series of closely paralleled lines becomes a flat 


The most elastic and variable of the funda- 
mental forms of composition is the line of 
beauty, the letter S, or, conceived more angu- 
larly, the letter Z. This is one particularly 


adapted to upright arrangements and one largely 
used by the old masters. We are able to trace 
this curvilinear feeling through at least one-third 
of the great figure compositions of the Renais- 
sance. Note the page of sketches in the chapter 
on Light and Shade. 1 Though selected for this 

quality they show a strong feeling for the sweep- 
ing line of the letter S. "The Descent from 
the Cross," a most marked example, can well be 
considered one of the world's greatest composi- 
tions. Over and over again Rubens has repeated 
this general form and always with great effect. 
Whether the line is traceable upon the vertical 

1 Page 161. 
[ I2 4] 


plane or carries the eye into the picture and 
forms itself into the graceful union of one object 
with another, its great pictorial power is re- 
vealed to any who will look for it. 

In Hogarth's essay on " The Line of Beauty," 
he sets forth a series of seven curves selecting 
No. 4 as the most perfect. This is duplicated in 
nature by the line of a woman's back. If two be 
joined side by side they produce the beautiful 
curve of a mouth and the cupid's bow. Hori- 
zontally, the line becomes a very serviceable one 
in landscape. As a vertical it recalls the upward 
sweep of a flame which, ever moving, is symbolic 
of activity and life. To express this line both in 
the composition of the single figure and of many 
figures was the constant effort of Michael Angelo 
and, through Marcus de Sciena, his pupil, it has 
been passed down to us. By the master it was 
considered most important advice. " The great- 
est grace," he asserts, " that a picture can have is 
that it express life and motion, as that of a flame 
of fire." Yet in the face of such a statement 
from the painter of the " Last Judgment " it is dif- 
ficult to reconcile the lack of it in this great pic- 

The compound curve which this line con- 
tains is one of perfect balance, traceable in 
the standing figure. As an element of grace, 
alone, it affords the same delight as the inter- 
weaving curves of a dance or the fascination 
of coiling and waving smoke. Classic landscape, 
in which many elements are introduced, or any 
subject where scattered elements are to be swept 


together and controlled is dependent upon this 
principle. An absolute line is not of course nec-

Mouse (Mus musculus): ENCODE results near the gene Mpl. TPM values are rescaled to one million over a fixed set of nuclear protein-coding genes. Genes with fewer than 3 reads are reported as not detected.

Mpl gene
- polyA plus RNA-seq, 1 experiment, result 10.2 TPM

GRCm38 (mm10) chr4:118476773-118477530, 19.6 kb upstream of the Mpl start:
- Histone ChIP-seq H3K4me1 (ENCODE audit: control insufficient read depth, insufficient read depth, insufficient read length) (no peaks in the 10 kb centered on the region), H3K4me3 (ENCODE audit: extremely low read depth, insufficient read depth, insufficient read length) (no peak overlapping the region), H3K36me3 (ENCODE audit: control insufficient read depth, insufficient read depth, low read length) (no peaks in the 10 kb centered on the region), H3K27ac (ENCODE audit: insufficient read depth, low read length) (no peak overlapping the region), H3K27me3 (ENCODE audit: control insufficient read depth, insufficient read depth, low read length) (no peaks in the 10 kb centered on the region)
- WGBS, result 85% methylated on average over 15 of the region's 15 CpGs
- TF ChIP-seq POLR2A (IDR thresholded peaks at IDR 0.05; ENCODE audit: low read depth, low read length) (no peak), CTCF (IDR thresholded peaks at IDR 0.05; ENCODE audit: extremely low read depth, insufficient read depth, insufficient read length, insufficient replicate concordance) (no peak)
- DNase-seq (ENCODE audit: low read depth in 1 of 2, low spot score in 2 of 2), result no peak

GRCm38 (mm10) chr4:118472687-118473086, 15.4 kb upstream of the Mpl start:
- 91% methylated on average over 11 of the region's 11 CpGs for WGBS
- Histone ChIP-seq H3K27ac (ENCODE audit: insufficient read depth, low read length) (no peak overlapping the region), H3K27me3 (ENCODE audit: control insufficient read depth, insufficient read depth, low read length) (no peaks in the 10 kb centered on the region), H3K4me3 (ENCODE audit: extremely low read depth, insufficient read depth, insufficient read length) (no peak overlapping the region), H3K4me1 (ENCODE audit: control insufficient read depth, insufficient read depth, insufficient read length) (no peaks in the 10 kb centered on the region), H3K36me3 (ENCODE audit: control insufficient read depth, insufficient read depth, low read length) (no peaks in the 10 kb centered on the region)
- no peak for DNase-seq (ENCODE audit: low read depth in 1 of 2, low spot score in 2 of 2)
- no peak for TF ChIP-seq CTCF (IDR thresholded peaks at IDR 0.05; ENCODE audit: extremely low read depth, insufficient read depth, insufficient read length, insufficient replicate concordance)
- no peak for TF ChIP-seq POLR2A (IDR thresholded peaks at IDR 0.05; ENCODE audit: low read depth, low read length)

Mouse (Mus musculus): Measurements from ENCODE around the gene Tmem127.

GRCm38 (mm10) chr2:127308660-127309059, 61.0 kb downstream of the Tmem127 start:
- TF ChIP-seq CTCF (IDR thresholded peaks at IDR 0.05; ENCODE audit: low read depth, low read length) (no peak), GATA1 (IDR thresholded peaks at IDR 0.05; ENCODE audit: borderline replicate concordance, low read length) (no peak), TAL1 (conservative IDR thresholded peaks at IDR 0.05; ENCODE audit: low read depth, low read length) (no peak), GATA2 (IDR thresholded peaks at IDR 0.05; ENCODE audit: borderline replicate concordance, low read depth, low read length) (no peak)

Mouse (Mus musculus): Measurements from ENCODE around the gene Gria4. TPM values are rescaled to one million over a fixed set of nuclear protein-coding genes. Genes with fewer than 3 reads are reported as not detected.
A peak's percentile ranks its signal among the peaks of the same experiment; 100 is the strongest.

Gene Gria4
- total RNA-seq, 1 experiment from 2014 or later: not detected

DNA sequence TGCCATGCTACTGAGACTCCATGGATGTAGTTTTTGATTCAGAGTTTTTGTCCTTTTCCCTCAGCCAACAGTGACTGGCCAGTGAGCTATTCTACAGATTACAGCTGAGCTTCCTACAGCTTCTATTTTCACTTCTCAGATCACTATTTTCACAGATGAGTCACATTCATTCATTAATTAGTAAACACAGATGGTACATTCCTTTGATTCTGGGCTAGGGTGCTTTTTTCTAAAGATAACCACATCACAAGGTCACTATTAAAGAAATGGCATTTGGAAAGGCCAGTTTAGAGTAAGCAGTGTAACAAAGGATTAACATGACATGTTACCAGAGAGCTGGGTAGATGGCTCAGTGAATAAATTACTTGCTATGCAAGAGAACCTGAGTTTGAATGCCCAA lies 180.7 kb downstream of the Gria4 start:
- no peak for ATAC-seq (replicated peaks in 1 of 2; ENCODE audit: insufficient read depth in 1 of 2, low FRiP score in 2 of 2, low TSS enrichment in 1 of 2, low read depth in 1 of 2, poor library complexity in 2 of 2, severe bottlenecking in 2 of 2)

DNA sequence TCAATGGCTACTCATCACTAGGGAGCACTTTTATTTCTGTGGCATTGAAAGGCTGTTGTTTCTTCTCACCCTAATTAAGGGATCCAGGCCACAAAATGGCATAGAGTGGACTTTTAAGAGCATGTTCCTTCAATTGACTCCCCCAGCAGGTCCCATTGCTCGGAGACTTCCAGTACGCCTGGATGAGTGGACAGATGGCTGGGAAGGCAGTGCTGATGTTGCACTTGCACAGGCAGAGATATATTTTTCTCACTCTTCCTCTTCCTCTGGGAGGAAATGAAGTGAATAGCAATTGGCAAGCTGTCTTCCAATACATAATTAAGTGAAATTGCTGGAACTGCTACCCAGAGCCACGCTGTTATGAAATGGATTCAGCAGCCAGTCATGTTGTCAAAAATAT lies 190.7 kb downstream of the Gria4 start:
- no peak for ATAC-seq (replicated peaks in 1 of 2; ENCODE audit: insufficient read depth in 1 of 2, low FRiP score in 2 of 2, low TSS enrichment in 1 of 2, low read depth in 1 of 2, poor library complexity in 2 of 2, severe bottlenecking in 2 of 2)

essary, but points of attraction, which the eye 
easily follows, is an equivalent. Many simple 
subjects owe their force and distinction entirely 
to a good introduction through a bold sweeping 
curved line. Thanks to the wagon track of the 
seashore, which may be given any required 
curve, the formality and frequent emptiness of 
this subject is made to yield itself into good com- 
position. When the subject rejects grace and 
demands a rugged form, the sinuous flow of line 
may be exchanged for an abrupt and forcible 
zigzag. In such an arrangement the eye is pulled 
sharply across spaces from one object to another, 
the space itself containing little of interest. In 
the short chapter on Getting out of the Picture, 
the use of this zigzag line was emphasized. 

The opportunity offered in the film-like cirrus 
clouds, which so frequently lie as the background 
to the more positive forms of the cumulous, for 
securing the oppositional feeling, is one frequently 
adopted by sky painters. Besides strengthening 
the structure pictorially such arrangement fre- 
quently imparts great swing and movement in 
the lines of a sky, carrying the eye away from 
the horizon. When positive cloud motion is de- 
sired these oppositional masses may become very 
suggestive of wind, different strata showing a 
contrasted action of air currents. 

As an adjunct to any other form of composition 
this line may be profitably employed. It plays 
second with graceful effect in the " Path of the 

Horizontals Opposed or Covered 

STREAM ix \\'INTER }]'. E. Schoficld 
Verticals and Horizontals vs. Diagonal 

Background Destroying Original Structure 

Manzi Joyant & Co. 

The Curvilinear Line 


Surf," " The Lovers," " The Stream in Winter," 
" The Chant," " 1807," and is traceable in many 
of the best compositions. 


The last of the great forms of composition is 
the rectangle, but this always in connection with 
oppositional balance. Such a form attaches itself 
to two sides of the picture and the importance 
of a reacting measure is obvious. In this lies the 
warrant for its use, for without it unity is impossi- 
ble. Of the six fundamental forms of composi- 
tion this is the only one which is dependent, all 
the others containing within themselves the ele- 
ment of balance. 

The rectangle plus the isolated measure ap- 
proaches the completeness of the cross and in the 
degree it lacks this completeness it develops op- 
portunities for originality. 

In the landscape by Corot 1 the letter L is 
plainly shown. (See diagram of Fundamental 
Forms.) The tree mass, cow and river bank in 
shadow serve as a sombre foil for the clump of 
trees upon the opposite shore which are bathed 
in the soft luminous haze of early morning. This 
is the real subject which, grafted upon the 
heavy structure of the foreground affects us the 
more through the contrast. In Mr. Pettie's pic- 
ture of " James II and the Duke of Monmouth," 
we have the opposition of the two lines, the at- 
traction in the open space being the line of seats